COVID-19 is an unprecedented event across the globe and significant investigation and research is needed to find solutions to this issue. Our COVID-19 CoI is the central place for water utilities to stay up-to-date with COVID-19 implications for the water sector.
ColoSSoS, our COVID-19 national research initiative ColoSSoS Project Phases
Water Research Australia is leading an innovative, and collaborative Australia-wide investigation that aims to integrate reliable results of sewage testing for the SARS-CoV-2 virus with health data for COVID-19 on a national basis.
The ColoSSoS Project – Collaboration on Sewage Surveillance of SARS-CoV-2 – will track and monitor the presence of the virus that causes COVID-19 and its persistence in the Australian sewerage network, thus providing information on where it is present in the population.
Working with national experts in health, microbiology, laboratory testing, wastewater-based epidemiology (WBE) and policy communication, the initiative is a major collaborative effort across water utilities, health departments and researchers, with links to global expertise through the Global Water Research Coalition and The Water Research Foundation in the US.
The immediate practical application of project findings could be to inform policy regarding tightening or loosening of disease control measures such as limits on gatherings and travel, and to enable effective targeting of investment and pandemic control efforts.
Water Research Australia is working with all state and territory health authorities through the Environmental Health Standing Committee (enHealth) to ensure that project results can readily inform national COVID-19 control efforts.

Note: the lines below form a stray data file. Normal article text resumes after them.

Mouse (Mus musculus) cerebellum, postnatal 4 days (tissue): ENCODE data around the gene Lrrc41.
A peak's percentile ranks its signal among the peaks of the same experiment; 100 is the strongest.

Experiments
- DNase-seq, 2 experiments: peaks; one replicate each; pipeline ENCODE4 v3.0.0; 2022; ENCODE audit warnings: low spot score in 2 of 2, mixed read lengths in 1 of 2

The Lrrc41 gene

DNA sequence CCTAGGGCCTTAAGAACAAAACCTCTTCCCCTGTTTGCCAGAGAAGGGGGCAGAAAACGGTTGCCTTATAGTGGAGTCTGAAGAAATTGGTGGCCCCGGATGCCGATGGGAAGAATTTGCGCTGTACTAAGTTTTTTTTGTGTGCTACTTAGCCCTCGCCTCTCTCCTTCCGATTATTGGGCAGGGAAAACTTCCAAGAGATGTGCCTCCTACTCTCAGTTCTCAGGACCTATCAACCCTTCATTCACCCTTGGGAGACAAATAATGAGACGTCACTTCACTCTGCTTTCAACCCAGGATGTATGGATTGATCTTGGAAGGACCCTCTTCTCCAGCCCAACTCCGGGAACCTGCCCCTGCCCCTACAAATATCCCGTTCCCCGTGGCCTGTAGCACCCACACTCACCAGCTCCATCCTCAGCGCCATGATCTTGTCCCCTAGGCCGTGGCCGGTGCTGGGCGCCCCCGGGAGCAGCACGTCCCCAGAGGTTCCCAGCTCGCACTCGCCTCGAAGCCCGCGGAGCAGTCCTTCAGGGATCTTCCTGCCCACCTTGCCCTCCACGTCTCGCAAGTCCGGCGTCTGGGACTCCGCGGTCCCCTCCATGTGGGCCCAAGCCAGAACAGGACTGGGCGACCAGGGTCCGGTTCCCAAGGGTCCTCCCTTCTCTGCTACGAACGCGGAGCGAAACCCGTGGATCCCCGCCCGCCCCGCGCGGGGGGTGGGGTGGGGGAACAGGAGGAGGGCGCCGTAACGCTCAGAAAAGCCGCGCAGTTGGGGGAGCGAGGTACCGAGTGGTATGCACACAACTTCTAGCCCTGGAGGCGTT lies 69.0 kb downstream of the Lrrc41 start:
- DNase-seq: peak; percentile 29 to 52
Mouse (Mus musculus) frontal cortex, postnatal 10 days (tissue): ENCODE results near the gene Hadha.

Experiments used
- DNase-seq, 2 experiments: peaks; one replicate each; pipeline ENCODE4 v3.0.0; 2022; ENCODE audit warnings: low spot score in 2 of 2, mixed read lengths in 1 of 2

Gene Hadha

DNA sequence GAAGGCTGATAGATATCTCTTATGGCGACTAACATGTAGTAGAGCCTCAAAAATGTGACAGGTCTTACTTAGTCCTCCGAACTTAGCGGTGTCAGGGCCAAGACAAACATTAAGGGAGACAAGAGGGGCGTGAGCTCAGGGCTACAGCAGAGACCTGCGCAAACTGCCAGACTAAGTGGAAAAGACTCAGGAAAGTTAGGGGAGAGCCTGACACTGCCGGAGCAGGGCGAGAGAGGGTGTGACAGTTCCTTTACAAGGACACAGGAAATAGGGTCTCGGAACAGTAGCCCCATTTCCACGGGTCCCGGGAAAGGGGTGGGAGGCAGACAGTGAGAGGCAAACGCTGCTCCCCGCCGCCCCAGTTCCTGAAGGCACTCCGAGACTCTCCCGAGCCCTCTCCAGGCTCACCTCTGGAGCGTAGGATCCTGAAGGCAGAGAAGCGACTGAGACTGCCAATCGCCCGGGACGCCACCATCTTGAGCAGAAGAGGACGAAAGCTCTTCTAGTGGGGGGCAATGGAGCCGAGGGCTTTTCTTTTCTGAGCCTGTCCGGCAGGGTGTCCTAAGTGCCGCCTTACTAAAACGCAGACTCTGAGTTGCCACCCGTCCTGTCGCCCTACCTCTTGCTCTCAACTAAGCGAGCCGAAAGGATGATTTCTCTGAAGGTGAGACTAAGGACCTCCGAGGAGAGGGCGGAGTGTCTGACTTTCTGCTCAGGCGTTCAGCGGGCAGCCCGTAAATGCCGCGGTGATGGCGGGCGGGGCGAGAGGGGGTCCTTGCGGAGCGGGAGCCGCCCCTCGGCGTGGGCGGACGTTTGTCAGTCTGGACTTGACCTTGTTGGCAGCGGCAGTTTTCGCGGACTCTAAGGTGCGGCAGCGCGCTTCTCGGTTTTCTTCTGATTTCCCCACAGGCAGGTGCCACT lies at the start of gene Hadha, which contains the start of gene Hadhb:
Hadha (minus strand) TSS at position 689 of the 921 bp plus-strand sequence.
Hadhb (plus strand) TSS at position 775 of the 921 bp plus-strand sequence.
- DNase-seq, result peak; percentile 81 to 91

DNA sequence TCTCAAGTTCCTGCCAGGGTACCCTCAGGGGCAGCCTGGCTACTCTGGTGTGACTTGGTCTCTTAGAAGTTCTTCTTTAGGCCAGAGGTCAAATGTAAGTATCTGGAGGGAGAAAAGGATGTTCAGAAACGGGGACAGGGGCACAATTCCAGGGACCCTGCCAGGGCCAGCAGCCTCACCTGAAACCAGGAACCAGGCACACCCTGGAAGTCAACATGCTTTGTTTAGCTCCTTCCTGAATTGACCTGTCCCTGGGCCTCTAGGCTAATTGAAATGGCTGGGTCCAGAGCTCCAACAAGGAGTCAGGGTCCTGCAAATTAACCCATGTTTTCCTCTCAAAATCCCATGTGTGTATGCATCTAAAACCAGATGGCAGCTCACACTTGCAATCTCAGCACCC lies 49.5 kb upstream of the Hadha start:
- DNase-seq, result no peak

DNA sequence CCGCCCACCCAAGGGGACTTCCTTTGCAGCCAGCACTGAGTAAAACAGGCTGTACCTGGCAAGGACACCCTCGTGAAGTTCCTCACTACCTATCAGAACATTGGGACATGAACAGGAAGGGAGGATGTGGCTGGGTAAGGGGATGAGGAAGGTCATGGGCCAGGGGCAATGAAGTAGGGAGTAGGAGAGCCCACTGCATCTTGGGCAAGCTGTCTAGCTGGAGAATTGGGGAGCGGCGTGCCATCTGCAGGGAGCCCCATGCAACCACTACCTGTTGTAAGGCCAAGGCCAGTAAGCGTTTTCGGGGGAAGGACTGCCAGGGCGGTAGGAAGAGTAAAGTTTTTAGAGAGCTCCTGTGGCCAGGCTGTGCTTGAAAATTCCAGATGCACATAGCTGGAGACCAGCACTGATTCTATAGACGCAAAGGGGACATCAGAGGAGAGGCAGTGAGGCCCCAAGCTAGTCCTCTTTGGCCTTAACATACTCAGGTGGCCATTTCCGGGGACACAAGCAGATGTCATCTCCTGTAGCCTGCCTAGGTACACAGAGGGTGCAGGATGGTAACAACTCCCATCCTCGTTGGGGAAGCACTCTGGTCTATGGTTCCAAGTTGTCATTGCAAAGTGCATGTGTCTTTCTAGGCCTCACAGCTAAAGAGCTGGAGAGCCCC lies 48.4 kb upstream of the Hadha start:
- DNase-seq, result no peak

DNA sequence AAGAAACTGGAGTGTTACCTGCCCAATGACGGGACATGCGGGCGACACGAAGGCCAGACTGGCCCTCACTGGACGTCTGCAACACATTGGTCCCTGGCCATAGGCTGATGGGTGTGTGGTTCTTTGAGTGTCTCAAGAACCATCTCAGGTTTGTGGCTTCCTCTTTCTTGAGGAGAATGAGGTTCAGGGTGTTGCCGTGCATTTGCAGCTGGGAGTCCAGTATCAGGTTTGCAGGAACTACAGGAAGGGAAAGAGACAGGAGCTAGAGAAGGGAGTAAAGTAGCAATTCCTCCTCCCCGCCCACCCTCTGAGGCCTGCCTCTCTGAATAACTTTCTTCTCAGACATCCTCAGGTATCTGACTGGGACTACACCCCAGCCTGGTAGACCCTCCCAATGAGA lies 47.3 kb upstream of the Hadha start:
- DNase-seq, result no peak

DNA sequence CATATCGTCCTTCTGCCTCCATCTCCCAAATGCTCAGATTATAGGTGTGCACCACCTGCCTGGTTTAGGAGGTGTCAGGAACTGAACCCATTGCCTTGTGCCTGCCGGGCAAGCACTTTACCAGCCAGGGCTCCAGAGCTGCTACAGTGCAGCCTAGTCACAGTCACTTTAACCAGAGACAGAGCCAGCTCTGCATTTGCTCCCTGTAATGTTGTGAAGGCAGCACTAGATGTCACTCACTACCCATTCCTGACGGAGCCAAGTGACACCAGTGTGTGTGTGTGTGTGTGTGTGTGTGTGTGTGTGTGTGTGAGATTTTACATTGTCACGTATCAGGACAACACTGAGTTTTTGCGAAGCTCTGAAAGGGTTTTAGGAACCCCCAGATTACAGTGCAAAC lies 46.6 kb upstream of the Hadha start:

ColoSSoS project outcomes
Work on ColoSSoS is well underway with many water utilities, research organisations and all health departments, committed to the cause.
|Read more about the ColoSSoS Project|
What is COVID-19?
Coronaviruses are a large and diverse family of enveloped RNA viruses. These lipid-enveloped CoV viruses are generally considered more fragile than other viruses (both environmentally, and to disinfection), however are known to cause illness of variable severity in humans, including the common cold, severe acute respiratory syndrome (SARS-CoV), and Middle East Respiratory Syndrome (MERS-CoV). The name ‘corona’ comes from their round appearance and the spikes on their surface that can be likened to a solar corona.
Implications for the water sector
Some coronaviruses can potentially survive in the gastrointestinal tract and be spread by the ‘faecal-oral’ route or via inhalation of contaminated wastewater droplets. There have not been reports of faecal-oral transmission of COVID-19 to date.
Studies have indicated that the virus is not able to survive for long in wastewater due to the nature of its physical structure. Furthermore, nasal secretions are found in wastewater (e.g. due to flushing of tissues) and most likely SARS-CoV-2 will enter wastewater systems. To date, only inactive fragments of the virus have been dtected in wastewater systems.
Our broader COVID-19 response
Already part of the COVID-19 national research initiative?
Click here to access the ColoSSoS Project page for members.